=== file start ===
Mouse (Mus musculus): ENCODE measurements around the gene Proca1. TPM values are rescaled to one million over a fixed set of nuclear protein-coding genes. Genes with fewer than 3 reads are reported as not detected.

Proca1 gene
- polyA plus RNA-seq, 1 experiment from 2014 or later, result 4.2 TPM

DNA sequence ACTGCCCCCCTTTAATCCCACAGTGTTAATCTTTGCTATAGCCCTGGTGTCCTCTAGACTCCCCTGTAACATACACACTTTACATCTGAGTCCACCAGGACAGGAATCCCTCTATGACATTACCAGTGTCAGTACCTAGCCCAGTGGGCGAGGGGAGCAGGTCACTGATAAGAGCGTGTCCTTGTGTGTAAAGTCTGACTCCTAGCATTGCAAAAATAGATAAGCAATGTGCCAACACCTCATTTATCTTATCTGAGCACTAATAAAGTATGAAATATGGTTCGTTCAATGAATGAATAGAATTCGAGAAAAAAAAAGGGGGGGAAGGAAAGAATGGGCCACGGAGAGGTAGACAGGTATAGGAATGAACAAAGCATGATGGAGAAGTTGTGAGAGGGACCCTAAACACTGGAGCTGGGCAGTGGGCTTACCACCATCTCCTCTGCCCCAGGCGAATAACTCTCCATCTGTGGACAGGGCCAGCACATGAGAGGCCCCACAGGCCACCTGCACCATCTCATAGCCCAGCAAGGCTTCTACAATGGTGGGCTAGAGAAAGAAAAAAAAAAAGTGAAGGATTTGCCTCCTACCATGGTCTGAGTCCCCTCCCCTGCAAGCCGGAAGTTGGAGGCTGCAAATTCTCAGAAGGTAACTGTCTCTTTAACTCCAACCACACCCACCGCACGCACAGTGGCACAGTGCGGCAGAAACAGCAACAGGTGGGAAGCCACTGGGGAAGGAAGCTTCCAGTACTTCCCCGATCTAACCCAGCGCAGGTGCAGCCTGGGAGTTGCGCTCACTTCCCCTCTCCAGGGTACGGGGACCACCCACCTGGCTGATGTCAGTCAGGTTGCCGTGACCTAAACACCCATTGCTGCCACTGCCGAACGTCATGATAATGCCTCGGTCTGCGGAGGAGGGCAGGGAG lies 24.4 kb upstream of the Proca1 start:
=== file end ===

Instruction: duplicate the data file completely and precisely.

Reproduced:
Mouse (Mus musculus): ENCODE measurements around the gene Proca1. TPM values are rescaled to one million over a fixed set of nuclear protein-coding genes. Genes with fewer than 3 reads are reported as not detected.

Proca1 gene
- polyA plus RNA-seq, 1 experiment from 2014 or later, result 4.2 TPM

DNA sequence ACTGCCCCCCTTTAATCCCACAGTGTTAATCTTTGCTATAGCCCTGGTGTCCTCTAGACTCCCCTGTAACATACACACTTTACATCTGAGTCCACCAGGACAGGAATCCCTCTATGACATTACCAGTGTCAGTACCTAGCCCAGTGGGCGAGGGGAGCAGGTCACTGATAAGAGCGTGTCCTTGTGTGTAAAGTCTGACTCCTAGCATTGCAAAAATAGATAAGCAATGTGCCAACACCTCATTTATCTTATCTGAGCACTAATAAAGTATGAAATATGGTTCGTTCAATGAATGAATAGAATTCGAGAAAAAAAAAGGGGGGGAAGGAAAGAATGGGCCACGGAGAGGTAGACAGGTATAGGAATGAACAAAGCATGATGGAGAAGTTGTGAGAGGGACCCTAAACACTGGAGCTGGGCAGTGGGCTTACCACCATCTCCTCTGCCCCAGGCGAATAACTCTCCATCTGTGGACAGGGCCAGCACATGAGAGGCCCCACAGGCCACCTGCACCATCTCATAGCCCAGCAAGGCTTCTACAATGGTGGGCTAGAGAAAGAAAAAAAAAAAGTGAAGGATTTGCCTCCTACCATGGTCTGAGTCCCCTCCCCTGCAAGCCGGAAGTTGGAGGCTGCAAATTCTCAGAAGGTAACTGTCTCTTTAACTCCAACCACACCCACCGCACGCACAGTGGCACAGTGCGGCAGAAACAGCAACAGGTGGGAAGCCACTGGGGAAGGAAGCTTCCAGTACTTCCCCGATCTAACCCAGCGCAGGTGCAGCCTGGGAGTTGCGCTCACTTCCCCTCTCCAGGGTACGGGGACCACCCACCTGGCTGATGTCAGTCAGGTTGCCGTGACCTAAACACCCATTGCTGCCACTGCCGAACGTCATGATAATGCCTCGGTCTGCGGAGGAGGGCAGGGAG lies 24.4 kb upstream of the Proca1 start: